1. Paul César Helleu (1859 – 1927)

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    Amid much of Paul César Helleu’s lifetime he was famous on both sides of the Atlantic. His artistry was praised by fellow impressionist painters Manet, Monet and Renoir. Yet, his name, it seems, is less widely known to the public today.

    Helleu was an exceptional oil painter, a skilled draftsman adept in pastel and maestro of drypoint. He was an influential part of the Impressionist movement, who created many still lifes, landscapes and portraits, most famously of beautiful society women of the Belle Époque.

    Born 1859 in Vannes, Brittany, France. Helleu went to Paris to begin his academic training in art. At age 16, he was admitted to the École des Beaux-Arts where he studied with Jean-Léon Gérôme. Attending an Impressionist exhibition he met artist John Singer Sargent, James McNeill Whistler, and Claude Monet for the first time. The showcased works were modern, employing the bold alla prima technique. All of which made a lasting impact on Helleu.

    After graduating, in order to make some money, Helleu started working for Théodore Deck hand-painting fine decorative plates. All the while Helleu was becoming more and more discourage. He had not sold a single painting and was on the verge of abandoning his studies. Upon hearing this, his now close friend, John Singer Sargent went to Helleu, priased his techniques and bought a one of his pieces for a thousand-franc note.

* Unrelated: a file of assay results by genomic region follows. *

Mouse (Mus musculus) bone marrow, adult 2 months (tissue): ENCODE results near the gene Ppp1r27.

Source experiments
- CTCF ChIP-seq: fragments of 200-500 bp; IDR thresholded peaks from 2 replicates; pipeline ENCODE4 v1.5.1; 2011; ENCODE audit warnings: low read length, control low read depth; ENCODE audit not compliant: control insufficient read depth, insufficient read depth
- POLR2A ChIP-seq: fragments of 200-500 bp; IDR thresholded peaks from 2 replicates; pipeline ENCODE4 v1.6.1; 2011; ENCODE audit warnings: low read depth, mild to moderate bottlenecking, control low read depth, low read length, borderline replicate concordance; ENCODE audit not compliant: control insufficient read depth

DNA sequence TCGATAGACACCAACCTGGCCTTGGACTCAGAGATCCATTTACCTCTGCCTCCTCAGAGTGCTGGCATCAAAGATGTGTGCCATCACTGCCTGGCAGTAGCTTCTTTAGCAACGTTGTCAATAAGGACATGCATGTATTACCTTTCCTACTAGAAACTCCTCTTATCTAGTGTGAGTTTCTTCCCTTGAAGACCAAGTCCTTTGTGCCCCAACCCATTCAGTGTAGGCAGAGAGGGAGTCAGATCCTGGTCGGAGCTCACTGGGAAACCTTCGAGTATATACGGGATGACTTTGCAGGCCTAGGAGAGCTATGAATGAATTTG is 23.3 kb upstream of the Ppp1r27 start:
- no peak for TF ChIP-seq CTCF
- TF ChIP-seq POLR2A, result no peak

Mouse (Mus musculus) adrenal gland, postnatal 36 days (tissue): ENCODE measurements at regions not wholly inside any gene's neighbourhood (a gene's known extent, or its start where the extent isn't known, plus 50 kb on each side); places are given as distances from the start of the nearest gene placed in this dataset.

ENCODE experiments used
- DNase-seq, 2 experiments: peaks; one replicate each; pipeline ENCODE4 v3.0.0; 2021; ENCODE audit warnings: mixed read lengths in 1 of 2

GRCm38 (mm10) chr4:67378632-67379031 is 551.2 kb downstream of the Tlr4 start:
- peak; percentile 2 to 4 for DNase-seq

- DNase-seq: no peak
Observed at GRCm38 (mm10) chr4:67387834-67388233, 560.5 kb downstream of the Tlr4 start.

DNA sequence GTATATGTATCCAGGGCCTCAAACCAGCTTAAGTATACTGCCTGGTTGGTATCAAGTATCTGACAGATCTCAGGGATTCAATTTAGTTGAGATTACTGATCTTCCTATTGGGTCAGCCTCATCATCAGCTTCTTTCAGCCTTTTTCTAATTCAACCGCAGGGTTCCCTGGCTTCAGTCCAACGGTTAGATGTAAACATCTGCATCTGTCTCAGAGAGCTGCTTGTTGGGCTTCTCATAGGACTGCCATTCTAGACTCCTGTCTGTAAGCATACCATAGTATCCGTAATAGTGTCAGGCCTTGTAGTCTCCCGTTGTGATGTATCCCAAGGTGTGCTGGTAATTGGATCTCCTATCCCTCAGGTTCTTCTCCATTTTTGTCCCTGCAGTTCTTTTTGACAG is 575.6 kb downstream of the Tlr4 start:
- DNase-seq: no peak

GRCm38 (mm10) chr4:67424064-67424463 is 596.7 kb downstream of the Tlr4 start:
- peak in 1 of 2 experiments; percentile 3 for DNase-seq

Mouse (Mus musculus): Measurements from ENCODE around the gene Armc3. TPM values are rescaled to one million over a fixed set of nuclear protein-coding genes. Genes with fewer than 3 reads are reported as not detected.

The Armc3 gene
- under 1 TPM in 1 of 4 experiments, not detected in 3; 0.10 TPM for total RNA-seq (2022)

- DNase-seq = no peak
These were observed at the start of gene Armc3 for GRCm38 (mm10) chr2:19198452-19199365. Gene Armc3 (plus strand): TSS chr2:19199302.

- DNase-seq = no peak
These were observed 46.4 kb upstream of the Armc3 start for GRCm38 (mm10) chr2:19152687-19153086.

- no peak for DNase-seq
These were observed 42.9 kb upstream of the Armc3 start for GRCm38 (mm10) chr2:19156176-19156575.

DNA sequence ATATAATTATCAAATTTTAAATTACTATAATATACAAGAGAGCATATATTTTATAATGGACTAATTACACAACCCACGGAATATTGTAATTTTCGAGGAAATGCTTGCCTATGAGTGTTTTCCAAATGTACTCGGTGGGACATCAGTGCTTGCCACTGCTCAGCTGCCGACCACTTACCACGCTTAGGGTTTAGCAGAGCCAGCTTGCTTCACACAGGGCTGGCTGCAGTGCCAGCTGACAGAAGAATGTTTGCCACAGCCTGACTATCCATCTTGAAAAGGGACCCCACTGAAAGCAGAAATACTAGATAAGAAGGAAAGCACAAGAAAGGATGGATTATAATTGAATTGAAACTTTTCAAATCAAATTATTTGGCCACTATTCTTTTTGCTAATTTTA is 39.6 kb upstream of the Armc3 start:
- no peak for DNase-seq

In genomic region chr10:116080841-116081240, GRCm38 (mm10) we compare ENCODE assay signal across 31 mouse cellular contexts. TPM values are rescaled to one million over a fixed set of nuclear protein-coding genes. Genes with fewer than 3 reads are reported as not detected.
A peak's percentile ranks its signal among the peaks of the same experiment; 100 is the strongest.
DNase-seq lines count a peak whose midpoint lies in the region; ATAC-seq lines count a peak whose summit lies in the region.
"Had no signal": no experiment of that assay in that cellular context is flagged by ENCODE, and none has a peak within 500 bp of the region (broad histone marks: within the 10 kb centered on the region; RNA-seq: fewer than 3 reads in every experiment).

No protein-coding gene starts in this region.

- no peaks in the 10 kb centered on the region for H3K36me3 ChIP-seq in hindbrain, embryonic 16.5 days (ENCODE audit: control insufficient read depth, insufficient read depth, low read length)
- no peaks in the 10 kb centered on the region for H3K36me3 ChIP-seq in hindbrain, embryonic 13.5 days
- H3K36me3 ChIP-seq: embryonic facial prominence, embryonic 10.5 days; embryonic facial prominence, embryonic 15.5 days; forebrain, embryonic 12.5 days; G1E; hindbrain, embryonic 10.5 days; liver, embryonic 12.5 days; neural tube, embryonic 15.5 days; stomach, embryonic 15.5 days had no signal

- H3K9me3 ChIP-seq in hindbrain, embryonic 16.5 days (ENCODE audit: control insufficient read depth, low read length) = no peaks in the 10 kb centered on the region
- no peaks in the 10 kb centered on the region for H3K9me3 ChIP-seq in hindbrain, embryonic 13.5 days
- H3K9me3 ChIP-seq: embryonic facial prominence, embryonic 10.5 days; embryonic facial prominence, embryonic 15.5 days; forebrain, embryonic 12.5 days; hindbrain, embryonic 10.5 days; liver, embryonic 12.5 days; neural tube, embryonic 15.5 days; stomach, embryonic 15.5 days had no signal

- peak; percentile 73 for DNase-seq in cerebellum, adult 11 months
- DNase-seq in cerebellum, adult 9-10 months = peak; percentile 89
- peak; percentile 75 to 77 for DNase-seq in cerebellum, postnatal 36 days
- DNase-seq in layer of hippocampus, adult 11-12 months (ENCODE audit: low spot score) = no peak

In typical artist fashion, after being commissioned to paint a young socialite named Alice Guèrin, Helleu feel in love with her and two years later they were married. They became part of French social elites, and Guèrin would introduce Helleu to many aristocratic circles of Paris.

    In 1885, on a trip to London, Helleu was introduction to James Jacques Tissot. This meeting opened up Helleu’s eyes to the possibilities of drypoint etching with a diamond point stylus directly on a copper plate. Embracing this technique wholly, Helleu would apply his same dynamic pastel style to his etching. His prints were very popular, with the advantage to create several proofs, people would often give them to friends and relatives as gifts. Over the course of his career, Helleu produced more than 2,000 drypoint prints.

    Reaching a celebrated status internationally, in 1904 he was awarded France’s highest decoration, the Légion d’honneur. On top of this recognition he was also made an honorary member of the Société Nationale des Beaux-Arts.

    In 1920 Helleu exhibited his work in New York City, but the experience brought a sudden realization for him that the Belle Époque was over. Helleu felt that his had lost touch and after his return to France he destroyed nearly all of his copper plates. However, a few years later he started planning a new exhibition with Jean-Louis Forain. Sadly the exhibition never came to fruition when in 1927 Helleu died.

    There is a few places you can find out more about Paul César Helleu, a nice collection of his work and more information can be found here and here. There is also a beautiful book of his work by Frederique de Watrigant both in English and French.